Wednesday, January 25, 2006

Firing your best teacher?

Meanwhile, a teacher who has gone to extraordinary lengths to educate and to help his students - prisoners at Rikers Island - has been reassigned for "undue familiarity" with students. All he did was to give his home address to the inmate quoted below:
David Lee, an inmate serving time for assault, who earned a General Educational Development diploma with one of the highest scores ever at Rikers, said no teacher worked harder. Mr. Kaufman made special arrangements for Mr. Lee to take college correspondence courses, spent his lunch hours tutoring him and then proctored each of the three-hour exams from Excelsior College.

In July 2003, Mr. Kaufman was off for the summer, but made special trips to Rikers so Mr. Lee could take his next college exam. "All the teachers were on vacation and school didn't begin until September," Mr. Lee wrote in a letter sent to this reporter from Rikers. "But Kaufman comes here to Rikers not once, but twice just so that he could give me the test on a hot summer day. He didn't have to come; he could have stayed home with his wife and kids."

The Times article makes it clear that everyone at the school respects and likes Mr. Kaufman, and that the teacher was upfront with his administration about the (completely innocent) correspondence between himself and his student. The article also suggests that the school's administration might have used the correspondence as an excuse to punish Kaufman for reporting poor conditions at the school.

I understand that a prison needs to draw strict boundaries between inmates and their visitors, teachers, and others, for safety reasons, but this school is throwing away one of its best teachers on the flimsiest of causes. For shame.


Here's another blog from the Bronx, and this guy teaches in the same neighborhood where I work.


Blogger Fred said...

*Clearing throat*

It's a small world after all, It's a small world after world...

9:11 PM  
Blogger Miss Dennis said...

Uuuuurggggh! Never underestimate the retaliatory lengths petty administrators will go to to get rid of teachers who report poor learning conditions in their schools.

Mr. Kaufman's story is the real "rubber room" story that NYC journalists should be reporting, rather than how hard it is to fire the "bad" teachers waiting in the rubber room.

After I reported to the state that my district was neglecting IEP (special ed) services, I experienced unbelievable backlash from my administration. They wanted to get me on anything and everything, but they couldn't. My lessons were planned ad nauseum, my room was OCD perfect, I had a good relationship with my students, and I had received a private grant for the school. Still, I got written up for insubordination and for turning off the lights when I showed a DVD program. I'm not kidding. I'm going to look for my copy of the letters now.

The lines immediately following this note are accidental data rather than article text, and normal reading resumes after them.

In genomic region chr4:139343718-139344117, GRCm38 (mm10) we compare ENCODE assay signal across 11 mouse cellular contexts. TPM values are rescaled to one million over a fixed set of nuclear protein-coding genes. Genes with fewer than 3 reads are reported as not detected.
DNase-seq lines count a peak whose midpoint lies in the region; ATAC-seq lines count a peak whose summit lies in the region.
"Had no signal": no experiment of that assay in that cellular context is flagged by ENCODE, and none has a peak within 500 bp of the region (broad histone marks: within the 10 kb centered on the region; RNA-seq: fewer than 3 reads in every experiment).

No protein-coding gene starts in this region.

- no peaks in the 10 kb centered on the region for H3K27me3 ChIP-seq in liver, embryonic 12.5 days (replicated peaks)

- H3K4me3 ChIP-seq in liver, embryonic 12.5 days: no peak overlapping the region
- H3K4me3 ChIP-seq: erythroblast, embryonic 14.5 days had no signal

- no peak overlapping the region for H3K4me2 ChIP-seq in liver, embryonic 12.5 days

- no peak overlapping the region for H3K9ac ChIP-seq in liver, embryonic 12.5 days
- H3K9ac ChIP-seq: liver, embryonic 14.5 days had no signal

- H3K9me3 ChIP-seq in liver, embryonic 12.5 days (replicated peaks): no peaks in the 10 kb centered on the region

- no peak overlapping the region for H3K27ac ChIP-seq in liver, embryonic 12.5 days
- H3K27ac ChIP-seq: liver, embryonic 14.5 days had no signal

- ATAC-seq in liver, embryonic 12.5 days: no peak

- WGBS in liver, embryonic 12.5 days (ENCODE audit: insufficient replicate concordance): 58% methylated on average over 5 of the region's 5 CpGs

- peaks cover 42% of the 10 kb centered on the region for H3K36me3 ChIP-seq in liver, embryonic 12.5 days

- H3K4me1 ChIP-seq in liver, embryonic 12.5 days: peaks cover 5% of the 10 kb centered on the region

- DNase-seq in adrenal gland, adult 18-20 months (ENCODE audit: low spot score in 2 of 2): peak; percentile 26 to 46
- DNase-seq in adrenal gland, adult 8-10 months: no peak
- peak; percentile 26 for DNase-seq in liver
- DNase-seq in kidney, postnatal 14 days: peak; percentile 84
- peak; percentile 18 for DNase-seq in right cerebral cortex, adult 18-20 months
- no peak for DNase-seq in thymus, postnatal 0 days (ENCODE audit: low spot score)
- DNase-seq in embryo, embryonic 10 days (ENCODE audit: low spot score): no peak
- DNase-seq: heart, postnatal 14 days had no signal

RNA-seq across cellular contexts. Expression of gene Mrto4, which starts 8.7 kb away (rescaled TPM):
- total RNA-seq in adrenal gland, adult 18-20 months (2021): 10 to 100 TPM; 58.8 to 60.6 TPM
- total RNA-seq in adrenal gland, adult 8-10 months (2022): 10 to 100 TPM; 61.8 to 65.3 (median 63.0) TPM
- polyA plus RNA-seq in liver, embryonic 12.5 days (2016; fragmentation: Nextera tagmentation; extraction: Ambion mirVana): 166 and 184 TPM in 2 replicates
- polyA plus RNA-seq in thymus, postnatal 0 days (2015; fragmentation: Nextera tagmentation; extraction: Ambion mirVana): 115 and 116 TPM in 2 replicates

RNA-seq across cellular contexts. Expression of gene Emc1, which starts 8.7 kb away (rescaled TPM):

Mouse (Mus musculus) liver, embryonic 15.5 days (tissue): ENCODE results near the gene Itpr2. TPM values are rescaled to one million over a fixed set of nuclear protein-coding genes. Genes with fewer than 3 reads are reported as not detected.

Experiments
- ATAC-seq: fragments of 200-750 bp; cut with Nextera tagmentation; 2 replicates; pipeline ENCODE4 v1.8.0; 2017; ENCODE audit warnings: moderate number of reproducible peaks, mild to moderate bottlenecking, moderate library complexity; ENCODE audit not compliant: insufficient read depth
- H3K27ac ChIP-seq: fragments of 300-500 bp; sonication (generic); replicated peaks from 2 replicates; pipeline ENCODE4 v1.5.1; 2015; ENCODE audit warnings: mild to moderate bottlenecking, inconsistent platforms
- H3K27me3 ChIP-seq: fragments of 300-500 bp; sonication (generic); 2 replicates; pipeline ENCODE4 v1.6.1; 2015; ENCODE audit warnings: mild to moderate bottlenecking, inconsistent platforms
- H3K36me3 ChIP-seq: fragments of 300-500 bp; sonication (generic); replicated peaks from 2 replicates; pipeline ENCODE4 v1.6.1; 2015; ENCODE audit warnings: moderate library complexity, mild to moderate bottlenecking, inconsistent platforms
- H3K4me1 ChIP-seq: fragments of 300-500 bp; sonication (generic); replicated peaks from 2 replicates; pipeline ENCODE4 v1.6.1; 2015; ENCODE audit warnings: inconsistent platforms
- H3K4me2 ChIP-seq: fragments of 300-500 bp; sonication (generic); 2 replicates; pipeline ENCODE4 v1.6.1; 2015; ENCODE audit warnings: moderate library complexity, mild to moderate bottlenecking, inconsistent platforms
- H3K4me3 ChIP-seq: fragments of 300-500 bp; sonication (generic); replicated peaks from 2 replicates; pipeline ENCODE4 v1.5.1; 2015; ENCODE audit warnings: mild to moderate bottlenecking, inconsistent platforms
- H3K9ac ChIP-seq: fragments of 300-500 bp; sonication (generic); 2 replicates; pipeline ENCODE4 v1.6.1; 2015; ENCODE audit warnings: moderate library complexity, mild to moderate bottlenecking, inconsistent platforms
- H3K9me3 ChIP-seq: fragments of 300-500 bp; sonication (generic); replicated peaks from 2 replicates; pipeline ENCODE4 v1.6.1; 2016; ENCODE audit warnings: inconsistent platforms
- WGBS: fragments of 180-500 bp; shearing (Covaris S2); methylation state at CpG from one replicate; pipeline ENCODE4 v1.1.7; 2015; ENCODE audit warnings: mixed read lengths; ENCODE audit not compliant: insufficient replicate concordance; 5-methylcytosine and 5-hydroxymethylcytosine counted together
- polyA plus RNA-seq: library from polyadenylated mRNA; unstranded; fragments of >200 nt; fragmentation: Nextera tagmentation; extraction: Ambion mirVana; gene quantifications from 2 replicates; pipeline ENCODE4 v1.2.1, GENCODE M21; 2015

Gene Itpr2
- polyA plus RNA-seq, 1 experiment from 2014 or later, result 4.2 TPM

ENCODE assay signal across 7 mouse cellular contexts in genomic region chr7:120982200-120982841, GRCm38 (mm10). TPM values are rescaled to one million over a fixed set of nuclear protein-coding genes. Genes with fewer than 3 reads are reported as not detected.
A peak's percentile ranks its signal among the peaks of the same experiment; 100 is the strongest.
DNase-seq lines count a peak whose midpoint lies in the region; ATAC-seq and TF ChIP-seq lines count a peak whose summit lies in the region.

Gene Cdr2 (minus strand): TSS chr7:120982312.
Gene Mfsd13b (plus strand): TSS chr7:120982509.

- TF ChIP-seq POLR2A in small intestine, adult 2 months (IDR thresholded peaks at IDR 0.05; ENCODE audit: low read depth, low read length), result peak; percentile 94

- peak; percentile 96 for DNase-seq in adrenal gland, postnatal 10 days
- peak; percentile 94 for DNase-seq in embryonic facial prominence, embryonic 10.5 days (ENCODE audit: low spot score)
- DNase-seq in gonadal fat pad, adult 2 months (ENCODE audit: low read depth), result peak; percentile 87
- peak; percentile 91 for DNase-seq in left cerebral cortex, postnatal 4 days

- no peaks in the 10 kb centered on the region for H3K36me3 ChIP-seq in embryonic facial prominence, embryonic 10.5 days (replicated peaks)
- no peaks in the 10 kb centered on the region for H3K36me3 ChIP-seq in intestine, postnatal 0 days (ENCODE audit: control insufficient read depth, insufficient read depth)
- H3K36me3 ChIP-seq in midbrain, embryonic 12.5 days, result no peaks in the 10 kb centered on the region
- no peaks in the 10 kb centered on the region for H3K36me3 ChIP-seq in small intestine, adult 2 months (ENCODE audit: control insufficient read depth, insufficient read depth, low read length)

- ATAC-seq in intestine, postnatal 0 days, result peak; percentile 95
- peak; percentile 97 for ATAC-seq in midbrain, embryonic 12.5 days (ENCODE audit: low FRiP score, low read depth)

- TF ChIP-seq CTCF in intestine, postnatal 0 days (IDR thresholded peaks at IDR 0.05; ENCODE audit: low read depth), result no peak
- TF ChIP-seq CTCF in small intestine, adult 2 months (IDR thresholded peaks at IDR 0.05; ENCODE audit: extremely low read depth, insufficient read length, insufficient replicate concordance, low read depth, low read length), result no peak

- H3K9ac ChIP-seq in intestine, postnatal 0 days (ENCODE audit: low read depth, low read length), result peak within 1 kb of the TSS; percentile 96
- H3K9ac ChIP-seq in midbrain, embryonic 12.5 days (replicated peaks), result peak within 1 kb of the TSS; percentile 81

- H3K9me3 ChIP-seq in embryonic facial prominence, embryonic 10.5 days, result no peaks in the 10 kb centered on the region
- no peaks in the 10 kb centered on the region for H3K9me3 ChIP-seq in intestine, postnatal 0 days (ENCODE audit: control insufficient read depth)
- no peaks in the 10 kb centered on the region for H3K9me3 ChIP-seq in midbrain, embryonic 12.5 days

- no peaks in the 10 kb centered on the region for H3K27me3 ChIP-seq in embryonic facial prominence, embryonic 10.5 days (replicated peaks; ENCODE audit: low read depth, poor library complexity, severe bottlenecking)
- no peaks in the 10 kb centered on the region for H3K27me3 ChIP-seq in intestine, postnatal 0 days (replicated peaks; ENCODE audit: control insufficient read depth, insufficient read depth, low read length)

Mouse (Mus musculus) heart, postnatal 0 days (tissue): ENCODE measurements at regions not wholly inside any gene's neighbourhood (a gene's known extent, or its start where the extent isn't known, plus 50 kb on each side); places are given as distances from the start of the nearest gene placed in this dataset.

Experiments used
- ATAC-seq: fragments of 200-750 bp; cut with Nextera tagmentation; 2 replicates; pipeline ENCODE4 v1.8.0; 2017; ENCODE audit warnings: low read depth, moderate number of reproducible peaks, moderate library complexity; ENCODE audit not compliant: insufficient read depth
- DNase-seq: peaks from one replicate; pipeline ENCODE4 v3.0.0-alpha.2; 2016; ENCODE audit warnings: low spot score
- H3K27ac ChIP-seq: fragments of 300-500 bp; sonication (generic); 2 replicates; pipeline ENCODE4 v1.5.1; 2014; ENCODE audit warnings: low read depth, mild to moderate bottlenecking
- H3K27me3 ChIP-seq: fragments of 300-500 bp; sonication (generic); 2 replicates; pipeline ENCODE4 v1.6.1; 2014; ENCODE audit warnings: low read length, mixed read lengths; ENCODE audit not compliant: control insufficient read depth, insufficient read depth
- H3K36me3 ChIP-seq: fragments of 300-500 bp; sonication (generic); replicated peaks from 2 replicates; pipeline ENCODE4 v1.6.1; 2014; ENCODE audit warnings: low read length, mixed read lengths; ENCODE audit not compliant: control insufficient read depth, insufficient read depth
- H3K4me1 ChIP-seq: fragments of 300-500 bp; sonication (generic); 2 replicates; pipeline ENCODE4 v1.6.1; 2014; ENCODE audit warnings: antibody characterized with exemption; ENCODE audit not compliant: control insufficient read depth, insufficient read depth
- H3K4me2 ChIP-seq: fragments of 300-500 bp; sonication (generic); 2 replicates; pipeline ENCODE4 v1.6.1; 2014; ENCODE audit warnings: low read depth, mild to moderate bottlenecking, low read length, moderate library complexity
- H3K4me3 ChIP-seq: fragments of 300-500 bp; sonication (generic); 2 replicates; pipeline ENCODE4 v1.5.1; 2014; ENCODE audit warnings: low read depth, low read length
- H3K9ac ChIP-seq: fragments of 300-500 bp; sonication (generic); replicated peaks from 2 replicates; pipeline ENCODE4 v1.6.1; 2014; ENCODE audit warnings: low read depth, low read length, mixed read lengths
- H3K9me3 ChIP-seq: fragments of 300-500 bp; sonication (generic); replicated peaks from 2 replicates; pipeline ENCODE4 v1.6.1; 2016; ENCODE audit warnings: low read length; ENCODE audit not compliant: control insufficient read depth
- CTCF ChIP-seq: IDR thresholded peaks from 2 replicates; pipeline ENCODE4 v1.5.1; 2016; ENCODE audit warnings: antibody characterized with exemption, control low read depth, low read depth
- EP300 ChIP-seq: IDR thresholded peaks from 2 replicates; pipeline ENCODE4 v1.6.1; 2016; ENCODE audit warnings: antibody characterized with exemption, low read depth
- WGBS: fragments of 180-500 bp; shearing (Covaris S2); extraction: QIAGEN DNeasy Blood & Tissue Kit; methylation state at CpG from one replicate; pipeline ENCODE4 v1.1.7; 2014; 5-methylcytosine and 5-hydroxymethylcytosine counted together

Thanks for another good post Ms. Frizzle.

Miss Dennis

12:29 AM  
Anonymous Anonymous said...

This makes me absolutely ill. We should be congratulation those teachers that go the extra mile, not remove them from their jobs.

4:39 PM  
Blogger Chaz said...

We all know if the principal is out to get you, he/she will. In my school teachers, the principal likes, can say or do almost anything short of hitting a student without consequences. However, if the principal is out to get you he/she can use the verbal abuse regulations, insubortination, or harressment charges to get a teacher to be removed to the "rubber room".

if a principal wants you out, your out.

6:14 PM  
Anonymous Norm said...

What was really left out of the story on Jeff Kaufman was that he was doing an incredible job defending the teachers at Rikers as their chapter leader and that is why the principal wanted him out.

Then there's Jeff's relationship to the UFT where he has served as one of 6 dissident Exec. Bd members (out 89 total) and has been a thorn in the side of the leadership. They have undermined the people that took his place when he was sent to the rubber room. His colleagues still consider him the duly elected chapter leader. Not surprisingly, UFT leaders don't see it that way. There's lots more to come on this story.

11:07 PM  
Anonymous Schoolgal said...

It's a sad day for teachers when someone is written up for turning out lights. How is that insurborination???

I referred a student in October, and he just now made the list for testing. There is something wrong with the whole process.

This is why many teachers no longer stand up for their rights or the rights of their students.

6:33 PM  

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